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Monday, June 15, 2009

The accidental patient

I just saw a 32 year old female. This is the patient that I dread to see. She saw my associate for a routine physical. My associate does not treat Lyme disease. The patient complained of severe brain fog, memory loss, inattention and confusion. These alarming symptoms had been increasing over a period of several years. She even told my associate that she felt like she was developing Alzheimer's disease--at age 32. My associate ordered a few lab tests; she threw in a Lyme WB. The results: IgG 41 and 39 bands present. This meets the IgeneX criteria for a positive Lyme test. According to IgeneX the presence of these two bands indicates Lyme exposure with specificity of 96%. Of course IgeneX is looking at their own assay; there is no real basis for transposing this data to WBs obtained elsewhere, even though his may seem logical.The patient researched her symptoms on the Internet. Lyme disease frequently popped up on her browser. She is confused. Does she have Lyme disease? If so, how is it treated. Internet sources inform her that treatment ranges from 28 days to lifelong. How is a medical consumer to make sense of this and other contradiction? Throw more in the mix: She is trying to get pregnant, now what? Can Lyme be passed to the fetus? She has read this on line. On the other hand, aren't antibiotics dangerous to a developing fetus and just dangerous in general.

My exam showed peripheral neuropathy: nothing else concrete.

Cognitive problems are difficult to prove. For the most part the patient's subjective report of symptoms is all you really have to go on. Neuro-psychological testing can be ordered but these tests are nearly impossible to interpret without a before and after. By the time patients present we only have the "after." The tests are expensive, time consuming and rarely covered by insurance companies. What then?

A brain MRI and brain SPECT scan are good starting point. They may be normal or abnormal.
If the brain MRI shows white matter changes a neurologist might to chalk it up to migraine , early MS or vasculitis. A rheumatologist will likely concur: vasculitis. A psychiatrist might suggest depression.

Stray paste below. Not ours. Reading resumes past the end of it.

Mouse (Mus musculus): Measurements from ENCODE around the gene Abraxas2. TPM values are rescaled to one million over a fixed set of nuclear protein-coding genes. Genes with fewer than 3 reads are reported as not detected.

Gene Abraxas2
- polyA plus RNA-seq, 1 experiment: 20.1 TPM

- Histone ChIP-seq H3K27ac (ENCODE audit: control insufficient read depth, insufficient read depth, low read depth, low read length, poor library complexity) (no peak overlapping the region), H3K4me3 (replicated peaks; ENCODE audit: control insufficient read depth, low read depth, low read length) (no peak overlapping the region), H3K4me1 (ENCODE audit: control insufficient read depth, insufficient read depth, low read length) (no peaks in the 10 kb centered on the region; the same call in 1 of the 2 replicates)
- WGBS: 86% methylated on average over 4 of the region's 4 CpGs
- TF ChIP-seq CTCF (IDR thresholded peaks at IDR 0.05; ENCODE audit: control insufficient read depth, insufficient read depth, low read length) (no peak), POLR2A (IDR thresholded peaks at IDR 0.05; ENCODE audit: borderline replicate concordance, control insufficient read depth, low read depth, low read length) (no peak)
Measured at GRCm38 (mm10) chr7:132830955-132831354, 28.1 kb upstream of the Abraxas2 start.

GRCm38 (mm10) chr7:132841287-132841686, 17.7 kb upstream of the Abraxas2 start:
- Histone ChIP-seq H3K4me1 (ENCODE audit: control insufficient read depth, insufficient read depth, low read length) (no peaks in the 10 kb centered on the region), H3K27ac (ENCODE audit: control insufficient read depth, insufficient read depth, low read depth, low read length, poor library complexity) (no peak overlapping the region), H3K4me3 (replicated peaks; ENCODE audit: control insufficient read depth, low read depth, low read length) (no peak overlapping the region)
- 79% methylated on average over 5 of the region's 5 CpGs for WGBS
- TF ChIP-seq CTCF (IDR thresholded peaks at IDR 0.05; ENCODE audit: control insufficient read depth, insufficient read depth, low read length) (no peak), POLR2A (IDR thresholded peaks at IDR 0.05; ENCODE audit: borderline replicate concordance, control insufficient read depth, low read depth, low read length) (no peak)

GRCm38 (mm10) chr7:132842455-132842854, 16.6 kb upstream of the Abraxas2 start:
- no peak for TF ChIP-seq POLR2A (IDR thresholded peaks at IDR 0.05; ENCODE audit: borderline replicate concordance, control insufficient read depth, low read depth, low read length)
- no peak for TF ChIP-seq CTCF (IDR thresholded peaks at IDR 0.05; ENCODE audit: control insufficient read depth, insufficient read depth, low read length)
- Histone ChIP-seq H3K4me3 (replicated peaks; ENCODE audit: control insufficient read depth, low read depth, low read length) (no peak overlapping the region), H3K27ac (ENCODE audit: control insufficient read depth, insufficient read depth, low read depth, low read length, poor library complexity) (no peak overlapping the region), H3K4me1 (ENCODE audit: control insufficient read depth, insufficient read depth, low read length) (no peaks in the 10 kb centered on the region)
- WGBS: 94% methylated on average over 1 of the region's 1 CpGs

Further Lyme WBs may be positive or negative. Co-infection testing may be positive or negative. From the perspective of other physicians I have found that little credence is given to these results even when they are positive.

This young woman with very troubling symptoms showed up on my schedule for 15 minutes to review "lab results." If not for the 39 band on a WB she probably would never have seen me.
It became my job to introduce her to a medical parallel universe, within the allotted time.

Being an "LLMD," if that is what I am- can sometimes feel like a curse. Ignorance is bliss. But I became a doctor to help people- that is who I am- that is what I do.

How do this tell this young woman that she is lucky she came to see me on this day?- it sounds arrogant, even to me. She may see countless other physicians who will conclude that she definitely does not have Lyme disease. As an "erstwhile" neurologists friend once quipped: "Why is it that you know something that no one else knows?" Why indeed.

I am amongst the very few that believe in chronic Lyme or for that matter the existence of neuroborreliosis it seems. I get no support from local colleagues or local medical institutions held in high esteem who believe my views are incorrect and misguided. Furthermore, they point to the dangers of long term antibiotic therapy for a non-existent illness.

I have but 15 minutes to inform and instruct her. All I can do is order the tests outlined below and give her a lot of reading material. I can ask her to watch Under Our Skin--which my patients tell me is now difficult to find. I direct her to "Cure Unknown" and the ILADS website.
My blog is not a good starting point. It is generally only helpful for those already steeped in the Lyme debacle.

I do not know if she will follow through with any of my recommendations. Lyme patient's with cognitive deficits have trouble reading and processing to start with.